Developing countries today agreed to resume climate change negotiations in Copenhagen after a half-day suspension.
The G77 group, led by African countries, staged a walkout over accusations that richer countries were seeking to use the UN-sponsored conference to dodge their obligations to cut carbon emissions.
Poorer countries fear that the Copenhagen talks will kill off the 1997 Kyoto Protocol, which committed industrialised states to reduce greenhouse gases, with financial penalties for failure.
Their call for an extension of Kyoto is opposed by some industrialised states because the US – the second-largest emitter after China – remains outside the process, having refused to ratify the protocol.
Today’s suspension of work came as Climate Change Secretary Ed Miliband acknowledged that the 192-nation conference was “not yet on track for the kind of deal we need” and said “more urgency” was needed to solve problems.
Speaking in Copenhagen, Mr Miliband urged delegates to make progress before national leaders arrived later this week.
“I think that the very clear message for negotiators and ministers is we need to get our act together and take action to resolve some of the outstanding issues that we face,” he said.
Downing Street announced today that British Prime Minister Gordon Brown would fly to the Copenhagen conference tomorrow – two days earlier than planned – to throw his weight behind efforts to reach a deal.
Mr Brown has already identified the need to help developing countries mitigate carbon emissions and adapt to the impact of global warming as one of the key elements to any agreement.
The PM’s spokesman today said Mr Brown remained “optimistic” that a political deal could be reached by Friday.
The G77’s chief negotiator Lumumba Stanislaus Di-Aping, from Sudan, said that today’s walkout was prompted by the failure of the Danish presidency to put industrial nations’ emissions targets at the top of the agenda.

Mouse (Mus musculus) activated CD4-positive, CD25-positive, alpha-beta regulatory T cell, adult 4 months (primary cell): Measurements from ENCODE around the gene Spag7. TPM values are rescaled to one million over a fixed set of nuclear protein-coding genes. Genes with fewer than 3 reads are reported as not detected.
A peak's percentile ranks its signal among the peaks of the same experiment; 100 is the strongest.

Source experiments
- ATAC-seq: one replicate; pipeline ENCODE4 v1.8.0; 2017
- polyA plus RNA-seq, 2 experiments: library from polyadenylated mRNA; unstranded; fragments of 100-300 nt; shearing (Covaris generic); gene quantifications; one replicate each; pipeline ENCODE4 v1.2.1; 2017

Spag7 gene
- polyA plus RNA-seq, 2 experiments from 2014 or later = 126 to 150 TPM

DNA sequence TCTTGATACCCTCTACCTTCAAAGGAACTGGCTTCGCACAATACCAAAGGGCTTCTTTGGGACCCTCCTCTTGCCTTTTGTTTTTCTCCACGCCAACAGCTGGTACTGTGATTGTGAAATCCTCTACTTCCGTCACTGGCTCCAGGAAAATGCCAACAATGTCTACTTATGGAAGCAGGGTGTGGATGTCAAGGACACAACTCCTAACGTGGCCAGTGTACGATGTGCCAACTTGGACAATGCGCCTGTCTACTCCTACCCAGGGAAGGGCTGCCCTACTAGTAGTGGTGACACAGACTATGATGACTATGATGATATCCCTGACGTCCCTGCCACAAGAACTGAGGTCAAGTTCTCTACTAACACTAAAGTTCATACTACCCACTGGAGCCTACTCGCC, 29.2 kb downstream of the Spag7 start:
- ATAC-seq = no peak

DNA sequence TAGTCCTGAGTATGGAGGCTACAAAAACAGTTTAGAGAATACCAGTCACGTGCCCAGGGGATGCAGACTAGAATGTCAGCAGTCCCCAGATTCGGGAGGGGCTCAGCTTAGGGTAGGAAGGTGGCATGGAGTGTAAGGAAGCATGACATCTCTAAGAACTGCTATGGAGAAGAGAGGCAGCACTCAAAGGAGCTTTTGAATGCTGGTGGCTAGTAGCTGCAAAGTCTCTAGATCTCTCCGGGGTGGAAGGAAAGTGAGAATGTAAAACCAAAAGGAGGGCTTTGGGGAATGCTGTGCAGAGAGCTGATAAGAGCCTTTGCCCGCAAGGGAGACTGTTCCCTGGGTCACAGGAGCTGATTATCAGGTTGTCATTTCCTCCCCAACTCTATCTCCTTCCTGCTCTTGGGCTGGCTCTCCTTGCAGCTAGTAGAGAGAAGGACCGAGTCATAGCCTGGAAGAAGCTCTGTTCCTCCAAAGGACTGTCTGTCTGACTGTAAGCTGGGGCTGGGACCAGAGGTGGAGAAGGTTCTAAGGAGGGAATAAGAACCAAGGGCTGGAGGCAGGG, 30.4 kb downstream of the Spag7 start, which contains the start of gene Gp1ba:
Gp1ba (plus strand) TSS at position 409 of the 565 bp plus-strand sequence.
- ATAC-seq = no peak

Mr Di-Aping told BBC Radio 4’s 'World at One': “We decided to stop and reflect on what is happening, because it had become clear that the Danish presidency - in the most undemocratic fashion – is advancing the interests of developed countries at the expense of the balance of obligations between developing and developed countries.
“What we want is a process that is democratic, that allows us full participation, that ensures the safety and lives of the developing countries in Africa and small island states.
“We want a deal that will save the Kyoto Protocol and we want finance and mitigation targets and commitment periods signed at this conference. If that doesn’t happen, I am afraid we can’t accept the idea that we are going to create a new legal instrument.”
He added: “The EU in particular is pursuing a strategy of killing the Kyoto Protocol, hiding behind the US. Their issue is that they don’t want to commit to ambitious targets commensurate to the risk.”
Campaigners said that the developing countries were right to focus attention on the issue of carbon cuts in rich-world industrialised states.
Jeremy Hobbs, executive director of Oxfam International, said: “Africa has pulled the emergency cord to avoid a train crash at the end of the week. Poor countries want to see an outcome which guarantees sharp emissions reductions, yet rich countries are trying to delay discussions on the only mechanism we have to deliver this – the Kyoto Protocol.
“This not about blocking the talks – it is about whether rich countries are ready to guarantee action on climate change and the survival of people in Africa and across the world.”
Nelson Muffuh, Christian Aid’s senior climate change advocacy co-ordinator, said: “Africa has been driven to this by the lack of progress on key substantive issues such as strong mitigation targets, and the lack of offers of financial support from rich countries to poor to help them deal with climate change.
“We need far more robust emission targets from wealthy countries and much more finance.”